"Among the most pervasive, and arguably pernicious, notions of the past decade has been that the 'creative class' of the skilled, educated and hip would remake and revive American cities," begins Kotkin's article in The Daily Beast. "The idea, packaged and peddled by consultant Richard Florida, had been that unlike spending public money to court Wall Street fat cats, corporate executives or other traditional elites, paying to appeal to the creative would truly trickle down, generating a widespread urban revival."
Kotkin points to a recent article by Florida in The Atlantic Cities as an admission by the author that this trickle down theory is flawed. "One group certain to be flustered by this new perspective," Kotkin continues, "will be many of the cities who have signed up and spent hard cash over the years to follow Florida’s prescription of focusing on those things—encouraging the arts and entertainment, building bike paths, welcoming minorities and gays—that would attract young college-educated workers."
While Kotkin veers of course from his initial indictment, he concludes that "contrary to the narrative espoused by Florida and other proponents of high-density cities, the predominant future urban form in America is emerging (largely unrecognized to the media) elsewhere, in places less dense, economically diverse and, perhaps, just a bit less hip and cool."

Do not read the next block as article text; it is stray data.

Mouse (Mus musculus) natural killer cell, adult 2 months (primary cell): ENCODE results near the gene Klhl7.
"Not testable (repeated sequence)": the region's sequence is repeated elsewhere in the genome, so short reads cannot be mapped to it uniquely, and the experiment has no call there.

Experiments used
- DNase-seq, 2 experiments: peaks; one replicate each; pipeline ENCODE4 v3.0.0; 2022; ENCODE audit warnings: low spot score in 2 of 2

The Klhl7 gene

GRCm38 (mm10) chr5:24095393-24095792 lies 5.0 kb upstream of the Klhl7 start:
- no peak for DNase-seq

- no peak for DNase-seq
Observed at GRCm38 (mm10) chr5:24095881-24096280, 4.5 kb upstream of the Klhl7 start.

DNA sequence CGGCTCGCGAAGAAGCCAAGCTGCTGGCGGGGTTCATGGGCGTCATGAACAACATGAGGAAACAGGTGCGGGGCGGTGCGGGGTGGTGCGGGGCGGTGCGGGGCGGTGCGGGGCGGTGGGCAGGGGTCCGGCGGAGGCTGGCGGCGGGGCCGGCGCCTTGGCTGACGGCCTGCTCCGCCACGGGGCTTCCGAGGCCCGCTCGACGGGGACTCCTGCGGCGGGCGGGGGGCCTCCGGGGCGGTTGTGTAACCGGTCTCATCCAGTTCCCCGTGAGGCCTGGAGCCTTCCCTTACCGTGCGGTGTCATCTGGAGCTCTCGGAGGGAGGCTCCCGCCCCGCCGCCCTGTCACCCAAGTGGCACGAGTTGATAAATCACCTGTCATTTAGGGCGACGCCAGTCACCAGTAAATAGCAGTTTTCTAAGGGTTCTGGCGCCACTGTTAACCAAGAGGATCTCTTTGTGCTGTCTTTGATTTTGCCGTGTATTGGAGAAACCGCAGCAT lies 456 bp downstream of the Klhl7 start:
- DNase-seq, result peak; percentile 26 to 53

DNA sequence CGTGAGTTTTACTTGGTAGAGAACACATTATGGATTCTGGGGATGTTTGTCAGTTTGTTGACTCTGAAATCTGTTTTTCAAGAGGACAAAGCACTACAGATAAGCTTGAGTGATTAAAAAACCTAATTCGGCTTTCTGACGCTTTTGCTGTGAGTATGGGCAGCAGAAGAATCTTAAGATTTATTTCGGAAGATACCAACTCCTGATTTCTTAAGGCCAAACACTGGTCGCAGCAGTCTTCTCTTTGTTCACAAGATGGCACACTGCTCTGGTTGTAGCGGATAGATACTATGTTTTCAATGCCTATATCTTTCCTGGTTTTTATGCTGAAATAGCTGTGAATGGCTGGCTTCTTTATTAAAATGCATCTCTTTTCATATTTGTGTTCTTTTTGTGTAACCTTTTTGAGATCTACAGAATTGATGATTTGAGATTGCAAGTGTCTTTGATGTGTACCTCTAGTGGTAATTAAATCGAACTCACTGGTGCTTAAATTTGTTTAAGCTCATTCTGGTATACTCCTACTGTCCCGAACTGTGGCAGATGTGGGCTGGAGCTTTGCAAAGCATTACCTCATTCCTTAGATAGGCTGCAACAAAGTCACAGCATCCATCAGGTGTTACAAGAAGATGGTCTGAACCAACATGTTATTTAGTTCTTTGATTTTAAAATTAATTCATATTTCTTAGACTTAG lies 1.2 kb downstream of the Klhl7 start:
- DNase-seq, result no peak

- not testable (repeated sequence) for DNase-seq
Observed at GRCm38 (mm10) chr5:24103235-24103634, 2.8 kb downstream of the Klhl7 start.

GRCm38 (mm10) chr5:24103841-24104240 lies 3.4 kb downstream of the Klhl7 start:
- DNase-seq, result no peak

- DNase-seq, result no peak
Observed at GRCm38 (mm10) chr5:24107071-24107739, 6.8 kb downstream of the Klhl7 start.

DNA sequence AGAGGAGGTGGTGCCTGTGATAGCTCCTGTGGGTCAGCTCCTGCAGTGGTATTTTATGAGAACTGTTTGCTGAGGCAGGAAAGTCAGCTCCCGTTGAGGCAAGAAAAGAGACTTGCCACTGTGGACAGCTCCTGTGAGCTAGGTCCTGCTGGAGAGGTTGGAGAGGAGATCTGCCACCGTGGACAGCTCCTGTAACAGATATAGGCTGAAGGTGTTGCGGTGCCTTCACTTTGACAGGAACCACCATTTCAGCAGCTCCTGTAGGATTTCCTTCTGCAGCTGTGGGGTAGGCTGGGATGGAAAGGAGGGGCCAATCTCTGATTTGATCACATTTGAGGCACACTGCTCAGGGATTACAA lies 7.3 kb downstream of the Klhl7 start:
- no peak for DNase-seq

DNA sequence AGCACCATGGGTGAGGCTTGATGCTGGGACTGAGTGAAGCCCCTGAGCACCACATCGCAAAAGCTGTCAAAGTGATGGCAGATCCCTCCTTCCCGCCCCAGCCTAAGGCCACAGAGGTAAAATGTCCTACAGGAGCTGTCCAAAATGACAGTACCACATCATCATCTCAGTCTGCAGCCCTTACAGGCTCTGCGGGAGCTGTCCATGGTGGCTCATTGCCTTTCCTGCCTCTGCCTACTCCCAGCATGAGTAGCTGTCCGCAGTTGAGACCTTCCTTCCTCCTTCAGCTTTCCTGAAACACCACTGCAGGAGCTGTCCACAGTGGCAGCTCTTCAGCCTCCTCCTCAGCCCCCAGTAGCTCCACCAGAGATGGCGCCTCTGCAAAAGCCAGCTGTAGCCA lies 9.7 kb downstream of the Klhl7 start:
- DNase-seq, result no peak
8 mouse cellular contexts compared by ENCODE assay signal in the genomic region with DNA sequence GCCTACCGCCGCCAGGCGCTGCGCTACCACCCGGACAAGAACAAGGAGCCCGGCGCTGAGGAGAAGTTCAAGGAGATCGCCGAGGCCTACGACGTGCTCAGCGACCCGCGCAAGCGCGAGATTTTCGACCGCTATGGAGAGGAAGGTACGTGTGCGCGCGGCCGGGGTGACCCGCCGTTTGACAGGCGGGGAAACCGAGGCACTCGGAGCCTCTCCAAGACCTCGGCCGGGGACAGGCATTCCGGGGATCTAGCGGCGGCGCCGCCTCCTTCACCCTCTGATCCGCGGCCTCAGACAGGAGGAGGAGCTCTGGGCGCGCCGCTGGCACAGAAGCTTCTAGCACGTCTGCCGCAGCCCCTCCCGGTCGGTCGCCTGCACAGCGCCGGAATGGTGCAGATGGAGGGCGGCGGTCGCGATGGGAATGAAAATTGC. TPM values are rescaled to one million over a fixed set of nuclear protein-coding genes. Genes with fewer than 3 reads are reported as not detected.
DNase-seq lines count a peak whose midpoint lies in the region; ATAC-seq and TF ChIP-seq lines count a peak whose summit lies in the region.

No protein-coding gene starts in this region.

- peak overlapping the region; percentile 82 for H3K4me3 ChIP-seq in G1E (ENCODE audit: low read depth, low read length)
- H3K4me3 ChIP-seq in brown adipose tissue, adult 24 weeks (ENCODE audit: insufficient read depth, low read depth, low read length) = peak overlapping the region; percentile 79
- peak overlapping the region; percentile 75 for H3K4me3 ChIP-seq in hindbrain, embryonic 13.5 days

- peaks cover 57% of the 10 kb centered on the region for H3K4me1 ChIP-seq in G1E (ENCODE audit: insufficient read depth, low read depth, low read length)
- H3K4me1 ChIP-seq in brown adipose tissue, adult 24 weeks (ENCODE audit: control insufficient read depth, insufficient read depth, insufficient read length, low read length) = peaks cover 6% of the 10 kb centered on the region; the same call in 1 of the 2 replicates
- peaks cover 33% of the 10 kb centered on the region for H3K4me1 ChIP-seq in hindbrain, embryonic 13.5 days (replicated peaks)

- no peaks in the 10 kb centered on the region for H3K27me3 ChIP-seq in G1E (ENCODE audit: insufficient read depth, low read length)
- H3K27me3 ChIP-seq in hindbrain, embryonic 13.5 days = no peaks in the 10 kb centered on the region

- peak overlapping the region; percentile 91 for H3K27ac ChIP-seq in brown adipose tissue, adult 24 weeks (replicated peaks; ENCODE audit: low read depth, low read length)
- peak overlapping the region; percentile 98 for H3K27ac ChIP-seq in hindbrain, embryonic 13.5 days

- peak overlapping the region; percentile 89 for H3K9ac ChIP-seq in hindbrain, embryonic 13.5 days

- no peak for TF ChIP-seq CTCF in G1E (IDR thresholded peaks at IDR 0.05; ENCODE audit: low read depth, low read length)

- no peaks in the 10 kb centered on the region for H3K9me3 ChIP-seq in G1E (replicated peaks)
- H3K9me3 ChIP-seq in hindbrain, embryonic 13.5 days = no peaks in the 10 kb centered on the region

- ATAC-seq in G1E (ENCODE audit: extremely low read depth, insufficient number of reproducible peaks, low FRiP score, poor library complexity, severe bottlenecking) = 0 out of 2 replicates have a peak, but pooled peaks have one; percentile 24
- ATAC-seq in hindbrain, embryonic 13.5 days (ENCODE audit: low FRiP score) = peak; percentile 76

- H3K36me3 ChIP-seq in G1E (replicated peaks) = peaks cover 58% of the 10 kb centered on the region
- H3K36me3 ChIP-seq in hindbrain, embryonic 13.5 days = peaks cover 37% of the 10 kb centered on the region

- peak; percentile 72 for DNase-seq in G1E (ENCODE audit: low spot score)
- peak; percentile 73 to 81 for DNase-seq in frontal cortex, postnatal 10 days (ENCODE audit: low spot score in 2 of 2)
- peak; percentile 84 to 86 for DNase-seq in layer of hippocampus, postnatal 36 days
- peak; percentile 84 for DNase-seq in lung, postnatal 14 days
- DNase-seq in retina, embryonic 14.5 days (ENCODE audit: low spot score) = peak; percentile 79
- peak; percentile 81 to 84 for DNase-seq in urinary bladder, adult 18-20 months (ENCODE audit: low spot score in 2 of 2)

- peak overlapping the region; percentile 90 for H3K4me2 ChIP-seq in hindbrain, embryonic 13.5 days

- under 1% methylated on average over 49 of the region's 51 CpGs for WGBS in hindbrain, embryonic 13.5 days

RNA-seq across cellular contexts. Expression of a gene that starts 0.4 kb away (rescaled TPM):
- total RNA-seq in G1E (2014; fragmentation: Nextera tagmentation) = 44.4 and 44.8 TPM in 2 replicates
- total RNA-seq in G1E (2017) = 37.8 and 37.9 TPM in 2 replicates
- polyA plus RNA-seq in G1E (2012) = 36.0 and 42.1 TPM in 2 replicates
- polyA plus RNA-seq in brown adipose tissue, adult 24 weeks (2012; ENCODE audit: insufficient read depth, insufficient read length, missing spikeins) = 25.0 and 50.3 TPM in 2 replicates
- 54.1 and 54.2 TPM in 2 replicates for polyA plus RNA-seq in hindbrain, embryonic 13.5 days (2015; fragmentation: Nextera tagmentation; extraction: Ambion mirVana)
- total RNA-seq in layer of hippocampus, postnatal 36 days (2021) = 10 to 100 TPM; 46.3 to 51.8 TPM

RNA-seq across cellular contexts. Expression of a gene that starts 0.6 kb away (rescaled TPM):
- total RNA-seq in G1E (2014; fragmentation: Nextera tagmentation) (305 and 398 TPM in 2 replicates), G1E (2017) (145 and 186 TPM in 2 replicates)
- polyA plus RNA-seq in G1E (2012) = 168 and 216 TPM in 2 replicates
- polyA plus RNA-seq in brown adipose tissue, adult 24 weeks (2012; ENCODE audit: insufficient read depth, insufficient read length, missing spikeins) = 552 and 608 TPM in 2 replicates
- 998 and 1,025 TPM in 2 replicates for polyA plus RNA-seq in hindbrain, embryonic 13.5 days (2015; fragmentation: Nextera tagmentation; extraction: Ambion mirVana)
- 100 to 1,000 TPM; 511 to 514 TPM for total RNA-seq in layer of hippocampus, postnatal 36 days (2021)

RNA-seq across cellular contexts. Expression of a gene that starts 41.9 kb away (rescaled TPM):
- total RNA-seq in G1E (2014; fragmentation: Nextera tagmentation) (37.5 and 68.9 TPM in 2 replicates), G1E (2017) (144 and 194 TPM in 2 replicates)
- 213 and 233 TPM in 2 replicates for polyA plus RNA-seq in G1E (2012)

In a response published today, Florida takes on Kotkin's challenge. "First of all," he argues, "it is well known that skills, knowledge, and creativity power economic growth; there is a wide consensus on that."
"Second," he continues, "everyone who actually studies the subject—save Kotkin—agrees that cities and density spur economic growth."
But returning to Kotkin's central point, and Florida's own admissions (going back a decade), he concedes that rising inequality is "a key issue facing our cities and nation as a whole." While "a high share of skills, creativity, and knowledge do lift the wages of every class or group of workers," these are not enough to keep pace with the higher housing costs found in more affluent cities.
"So where does that leave us?" asks Florida. "If we know that the skills, knowledge, and creativity that power economic growth does not lift all boats, what do we do? Stop investing in skills? Stop the flow of people and jobs back to the urban core—which has not only made many cities safer and better places, but helped increase productivity and innovation for the nation as a whole? Encourage people to tear up more of the environment as they build ever-more-sprawling suburbs?"
"Of course not," he concludes. "We need to leverage density, skill, and knowledge to propel further innovation, economic growth and development (lord knows our economy needs it), and at the same time we have to build new institutions, new strategies, and a new urban social compact to improve the lot of those at the bottom."